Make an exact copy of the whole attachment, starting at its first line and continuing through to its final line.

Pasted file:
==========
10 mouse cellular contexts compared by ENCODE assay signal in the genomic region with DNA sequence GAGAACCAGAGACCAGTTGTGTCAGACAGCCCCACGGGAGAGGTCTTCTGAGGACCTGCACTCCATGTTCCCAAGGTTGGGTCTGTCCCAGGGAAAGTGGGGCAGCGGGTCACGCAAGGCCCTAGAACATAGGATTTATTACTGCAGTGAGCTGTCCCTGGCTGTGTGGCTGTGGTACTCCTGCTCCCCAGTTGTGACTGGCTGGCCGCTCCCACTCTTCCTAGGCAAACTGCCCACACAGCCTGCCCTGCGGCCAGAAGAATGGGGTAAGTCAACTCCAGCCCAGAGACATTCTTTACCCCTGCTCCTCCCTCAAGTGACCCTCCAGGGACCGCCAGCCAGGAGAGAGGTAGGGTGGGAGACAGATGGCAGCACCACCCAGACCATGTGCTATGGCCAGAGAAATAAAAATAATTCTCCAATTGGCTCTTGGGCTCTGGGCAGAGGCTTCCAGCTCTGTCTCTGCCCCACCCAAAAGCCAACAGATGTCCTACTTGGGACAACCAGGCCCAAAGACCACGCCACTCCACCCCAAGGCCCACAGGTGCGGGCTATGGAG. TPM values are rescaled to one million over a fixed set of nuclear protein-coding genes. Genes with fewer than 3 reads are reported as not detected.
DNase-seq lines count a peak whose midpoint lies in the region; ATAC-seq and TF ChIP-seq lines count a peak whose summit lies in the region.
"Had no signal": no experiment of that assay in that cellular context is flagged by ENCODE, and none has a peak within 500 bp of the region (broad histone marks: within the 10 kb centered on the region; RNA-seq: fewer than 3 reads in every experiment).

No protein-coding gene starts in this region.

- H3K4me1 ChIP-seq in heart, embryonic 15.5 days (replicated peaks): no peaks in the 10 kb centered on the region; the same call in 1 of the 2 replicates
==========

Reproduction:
10 mouse cellular contexts compared by ENCODE assay signal in the genomic region with DNA sequence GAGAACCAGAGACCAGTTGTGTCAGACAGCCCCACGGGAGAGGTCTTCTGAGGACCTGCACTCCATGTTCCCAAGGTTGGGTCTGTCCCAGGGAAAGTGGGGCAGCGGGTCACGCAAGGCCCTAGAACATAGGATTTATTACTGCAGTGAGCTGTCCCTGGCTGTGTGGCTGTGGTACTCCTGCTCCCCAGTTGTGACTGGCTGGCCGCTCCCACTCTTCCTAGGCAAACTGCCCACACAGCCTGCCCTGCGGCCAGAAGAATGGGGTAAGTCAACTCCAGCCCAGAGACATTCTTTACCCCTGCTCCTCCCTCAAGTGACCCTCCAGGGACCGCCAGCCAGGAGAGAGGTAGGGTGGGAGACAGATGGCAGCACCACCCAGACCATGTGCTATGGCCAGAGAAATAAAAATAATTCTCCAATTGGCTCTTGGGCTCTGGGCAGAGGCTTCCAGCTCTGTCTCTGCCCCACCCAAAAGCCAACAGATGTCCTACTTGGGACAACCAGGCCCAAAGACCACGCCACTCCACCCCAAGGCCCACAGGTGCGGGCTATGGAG. TPM values are rescaled to one million over a fixed set of nuclear protein-coding genes. Genes with fewer than 3 reads are reported as not detected.
DNase-seq lines count a peak whose midpoint lies in the region; ATAC-seq and TF ChIP-seq lines count a peak whose summit lies in the region.
"Had no signal": no experiment of that assay in that cellular context is flagged by ENCODE, and none has a peak within 500 bp of the region (broad histone marks: within the 10 kb centered on the region; RNA-seq: fewer than 3 reads in every experiment).

No protein-coding gene starts in this region.

- H3K4me1 ChIP-seq in heart, embryonic 15.5 days (replicated peaks): no peaks in the 10 kb centered on the region; the same call in 1 of the 2 replicates